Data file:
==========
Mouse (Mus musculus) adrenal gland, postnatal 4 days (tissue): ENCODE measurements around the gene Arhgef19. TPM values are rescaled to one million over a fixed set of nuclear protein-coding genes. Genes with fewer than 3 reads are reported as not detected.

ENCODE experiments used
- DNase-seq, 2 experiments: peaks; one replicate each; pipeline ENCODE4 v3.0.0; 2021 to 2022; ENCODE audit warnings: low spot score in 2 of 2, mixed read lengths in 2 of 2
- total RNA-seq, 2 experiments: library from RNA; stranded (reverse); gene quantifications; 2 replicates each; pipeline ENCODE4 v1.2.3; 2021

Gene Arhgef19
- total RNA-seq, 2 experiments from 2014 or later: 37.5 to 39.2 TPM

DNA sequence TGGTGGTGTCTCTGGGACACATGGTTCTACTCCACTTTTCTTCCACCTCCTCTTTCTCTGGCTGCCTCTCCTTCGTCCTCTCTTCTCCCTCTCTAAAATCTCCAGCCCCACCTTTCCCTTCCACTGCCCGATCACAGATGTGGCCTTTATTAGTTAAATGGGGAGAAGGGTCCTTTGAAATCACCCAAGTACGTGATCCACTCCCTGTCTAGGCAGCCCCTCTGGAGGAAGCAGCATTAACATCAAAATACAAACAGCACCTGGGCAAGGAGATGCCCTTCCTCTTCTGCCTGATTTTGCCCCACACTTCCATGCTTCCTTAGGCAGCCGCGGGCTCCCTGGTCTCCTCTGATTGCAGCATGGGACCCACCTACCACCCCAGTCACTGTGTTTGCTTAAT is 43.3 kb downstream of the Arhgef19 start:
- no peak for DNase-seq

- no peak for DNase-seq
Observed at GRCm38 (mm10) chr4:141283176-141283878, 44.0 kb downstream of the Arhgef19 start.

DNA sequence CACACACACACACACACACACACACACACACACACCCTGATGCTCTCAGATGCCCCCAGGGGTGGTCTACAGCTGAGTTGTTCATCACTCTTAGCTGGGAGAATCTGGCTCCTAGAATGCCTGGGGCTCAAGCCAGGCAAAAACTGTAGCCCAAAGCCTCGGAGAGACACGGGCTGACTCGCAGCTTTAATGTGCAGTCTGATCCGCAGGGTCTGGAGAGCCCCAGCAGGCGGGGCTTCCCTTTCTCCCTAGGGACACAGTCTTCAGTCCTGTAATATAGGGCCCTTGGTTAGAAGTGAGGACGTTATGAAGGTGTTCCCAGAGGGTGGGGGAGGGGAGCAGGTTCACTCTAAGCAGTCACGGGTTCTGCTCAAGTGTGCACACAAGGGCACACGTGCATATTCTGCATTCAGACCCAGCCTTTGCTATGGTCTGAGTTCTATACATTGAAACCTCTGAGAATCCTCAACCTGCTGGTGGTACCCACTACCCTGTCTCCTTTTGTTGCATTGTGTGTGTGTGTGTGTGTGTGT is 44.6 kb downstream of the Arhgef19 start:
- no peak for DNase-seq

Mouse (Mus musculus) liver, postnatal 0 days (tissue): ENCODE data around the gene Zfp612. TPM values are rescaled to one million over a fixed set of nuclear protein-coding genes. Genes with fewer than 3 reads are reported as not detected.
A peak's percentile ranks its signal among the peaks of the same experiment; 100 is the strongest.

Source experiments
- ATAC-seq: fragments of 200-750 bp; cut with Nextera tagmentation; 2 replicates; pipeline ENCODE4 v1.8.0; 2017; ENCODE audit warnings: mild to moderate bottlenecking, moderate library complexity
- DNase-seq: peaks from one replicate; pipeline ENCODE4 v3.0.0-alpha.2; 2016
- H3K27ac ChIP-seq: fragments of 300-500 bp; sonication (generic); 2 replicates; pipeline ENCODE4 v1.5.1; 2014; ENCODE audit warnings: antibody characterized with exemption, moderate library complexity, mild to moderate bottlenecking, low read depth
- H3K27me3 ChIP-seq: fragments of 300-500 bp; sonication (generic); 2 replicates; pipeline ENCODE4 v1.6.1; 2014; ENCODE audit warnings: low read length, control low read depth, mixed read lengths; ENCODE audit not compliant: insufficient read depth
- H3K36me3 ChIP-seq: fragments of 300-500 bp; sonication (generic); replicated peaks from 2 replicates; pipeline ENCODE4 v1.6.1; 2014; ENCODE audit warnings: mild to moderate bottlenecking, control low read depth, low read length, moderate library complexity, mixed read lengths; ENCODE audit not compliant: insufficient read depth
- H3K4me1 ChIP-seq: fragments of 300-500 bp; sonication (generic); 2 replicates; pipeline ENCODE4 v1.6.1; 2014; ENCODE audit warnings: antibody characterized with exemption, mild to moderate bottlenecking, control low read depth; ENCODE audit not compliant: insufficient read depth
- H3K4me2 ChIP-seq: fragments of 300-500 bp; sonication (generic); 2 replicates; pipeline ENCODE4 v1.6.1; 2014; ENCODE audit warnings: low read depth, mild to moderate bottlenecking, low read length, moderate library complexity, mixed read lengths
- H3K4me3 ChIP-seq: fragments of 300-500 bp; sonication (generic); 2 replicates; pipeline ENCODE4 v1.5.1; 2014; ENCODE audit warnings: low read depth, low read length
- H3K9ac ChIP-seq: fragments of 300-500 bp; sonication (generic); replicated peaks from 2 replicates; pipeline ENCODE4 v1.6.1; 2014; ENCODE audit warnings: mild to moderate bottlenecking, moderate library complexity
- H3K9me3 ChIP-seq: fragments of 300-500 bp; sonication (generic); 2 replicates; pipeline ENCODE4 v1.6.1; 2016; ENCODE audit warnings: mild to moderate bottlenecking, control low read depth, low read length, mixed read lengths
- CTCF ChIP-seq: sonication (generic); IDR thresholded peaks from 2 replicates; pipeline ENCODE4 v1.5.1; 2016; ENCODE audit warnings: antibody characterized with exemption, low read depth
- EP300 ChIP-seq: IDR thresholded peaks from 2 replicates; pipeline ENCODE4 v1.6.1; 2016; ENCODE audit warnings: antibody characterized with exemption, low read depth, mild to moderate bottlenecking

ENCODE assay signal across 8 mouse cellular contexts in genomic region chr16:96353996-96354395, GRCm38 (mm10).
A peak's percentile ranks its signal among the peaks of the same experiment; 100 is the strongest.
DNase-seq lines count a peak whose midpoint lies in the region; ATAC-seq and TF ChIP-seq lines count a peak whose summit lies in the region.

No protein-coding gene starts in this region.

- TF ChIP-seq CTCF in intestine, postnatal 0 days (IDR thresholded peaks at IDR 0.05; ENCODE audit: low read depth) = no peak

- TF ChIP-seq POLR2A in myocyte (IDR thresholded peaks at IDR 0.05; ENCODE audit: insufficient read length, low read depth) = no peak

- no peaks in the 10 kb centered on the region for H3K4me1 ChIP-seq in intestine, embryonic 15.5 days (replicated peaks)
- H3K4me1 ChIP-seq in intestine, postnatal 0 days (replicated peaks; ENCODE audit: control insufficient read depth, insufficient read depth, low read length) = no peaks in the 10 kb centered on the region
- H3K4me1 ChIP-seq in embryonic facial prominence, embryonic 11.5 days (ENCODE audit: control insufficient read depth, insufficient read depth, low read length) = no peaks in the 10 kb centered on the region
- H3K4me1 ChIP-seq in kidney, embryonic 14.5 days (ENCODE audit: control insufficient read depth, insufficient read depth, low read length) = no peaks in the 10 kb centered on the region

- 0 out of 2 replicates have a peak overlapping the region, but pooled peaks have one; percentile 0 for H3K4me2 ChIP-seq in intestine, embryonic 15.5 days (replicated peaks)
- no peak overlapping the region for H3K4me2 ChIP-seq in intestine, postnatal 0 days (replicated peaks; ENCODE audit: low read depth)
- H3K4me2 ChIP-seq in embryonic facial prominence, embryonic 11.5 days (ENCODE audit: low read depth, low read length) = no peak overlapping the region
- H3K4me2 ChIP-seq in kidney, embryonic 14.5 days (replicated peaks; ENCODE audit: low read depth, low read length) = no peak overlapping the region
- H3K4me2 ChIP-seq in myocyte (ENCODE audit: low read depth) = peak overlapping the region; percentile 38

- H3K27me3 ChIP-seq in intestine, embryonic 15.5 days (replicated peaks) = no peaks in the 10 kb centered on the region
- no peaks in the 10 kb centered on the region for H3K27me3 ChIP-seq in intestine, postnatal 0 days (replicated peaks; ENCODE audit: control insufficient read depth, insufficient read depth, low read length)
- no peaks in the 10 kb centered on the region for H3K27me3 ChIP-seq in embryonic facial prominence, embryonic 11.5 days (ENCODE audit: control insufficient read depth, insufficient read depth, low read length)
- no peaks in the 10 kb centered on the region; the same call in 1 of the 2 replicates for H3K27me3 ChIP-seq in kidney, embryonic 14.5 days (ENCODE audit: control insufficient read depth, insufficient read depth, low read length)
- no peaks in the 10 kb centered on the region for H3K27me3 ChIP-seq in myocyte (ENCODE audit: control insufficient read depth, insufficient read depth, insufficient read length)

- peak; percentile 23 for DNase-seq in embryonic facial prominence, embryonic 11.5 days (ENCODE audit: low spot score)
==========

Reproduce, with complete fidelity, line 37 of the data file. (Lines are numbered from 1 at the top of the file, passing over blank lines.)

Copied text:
- H3K4me1 ChIP-seq in kidney, embryonic 14.5 days (ENCODE audit: control insufficient read depth, insufficient read depth, low read length) = no peaks in the 10 kb centered on the region